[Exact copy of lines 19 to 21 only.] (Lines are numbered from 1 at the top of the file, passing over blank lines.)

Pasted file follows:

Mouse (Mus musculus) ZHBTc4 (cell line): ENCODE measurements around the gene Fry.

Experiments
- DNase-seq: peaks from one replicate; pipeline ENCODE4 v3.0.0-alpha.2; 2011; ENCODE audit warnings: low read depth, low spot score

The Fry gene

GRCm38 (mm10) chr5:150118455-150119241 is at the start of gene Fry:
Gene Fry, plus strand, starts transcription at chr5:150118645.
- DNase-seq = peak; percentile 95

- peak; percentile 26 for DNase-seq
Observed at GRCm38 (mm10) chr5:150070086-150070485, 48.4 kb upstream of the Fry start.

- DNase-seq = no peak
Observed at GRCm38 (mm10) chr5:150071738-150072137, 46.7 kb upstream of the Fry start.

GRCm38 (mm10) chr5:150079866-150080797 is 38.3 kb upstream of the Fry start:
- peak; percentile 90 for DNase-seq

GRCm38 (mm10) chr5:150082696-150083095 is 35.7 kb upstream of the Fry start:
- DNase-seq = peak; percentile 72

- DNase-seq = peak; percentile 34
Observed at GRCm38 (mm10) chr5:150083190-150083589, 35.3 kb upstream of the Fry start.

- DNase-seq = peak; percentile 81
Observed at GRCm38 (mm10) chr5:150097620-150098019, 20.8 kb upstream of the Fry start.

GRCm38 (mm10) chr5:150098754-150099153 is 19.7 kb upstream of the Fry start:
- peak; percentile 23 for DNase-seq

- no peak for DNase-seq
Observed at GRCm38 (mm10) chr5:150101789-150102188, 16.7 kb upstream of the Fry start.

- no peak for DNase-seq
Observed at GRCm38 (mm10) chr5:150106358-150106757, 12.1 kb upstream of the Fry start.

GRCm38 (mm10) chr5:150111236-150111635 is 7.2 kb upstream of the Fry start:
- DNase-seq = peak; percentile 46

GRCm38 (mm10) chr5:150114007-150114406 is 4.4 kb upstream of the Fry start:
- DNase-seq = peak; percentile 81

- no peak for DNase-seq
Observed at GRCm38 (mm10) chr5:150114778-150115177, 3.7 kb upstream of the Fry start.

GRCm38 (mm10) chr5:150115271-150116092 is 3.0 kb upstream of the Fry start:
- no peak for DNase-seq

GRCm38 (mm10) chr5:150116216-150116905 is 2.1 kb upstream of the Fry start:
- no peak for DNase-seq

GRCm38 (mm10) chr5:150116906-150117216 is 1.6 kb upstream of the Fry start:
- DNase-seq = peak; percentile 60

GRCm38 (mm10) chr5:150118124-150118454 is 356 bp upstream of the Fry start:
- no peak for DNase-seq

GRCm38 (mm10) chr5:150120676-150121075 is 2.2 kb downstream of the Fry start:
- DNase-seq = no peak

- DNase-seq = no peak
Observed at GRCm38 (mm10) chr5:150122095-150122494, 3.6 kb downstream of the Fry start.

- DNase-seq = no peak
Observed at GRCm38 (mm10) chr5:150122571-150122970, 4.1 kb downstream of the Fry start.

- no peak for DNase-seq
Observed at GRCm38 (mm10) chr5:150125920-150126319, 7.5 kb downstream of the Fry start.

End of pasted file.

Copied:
Observed at GRCm38 (mm10) chr5:150097620-150098019, 20.8 kb upstream of the Fry start.

GRCm38 (mm10) chr5:150098754-150099153 is 19.7 kb upstream of the Fry start:
- peak; percentile 23 for DNase-seq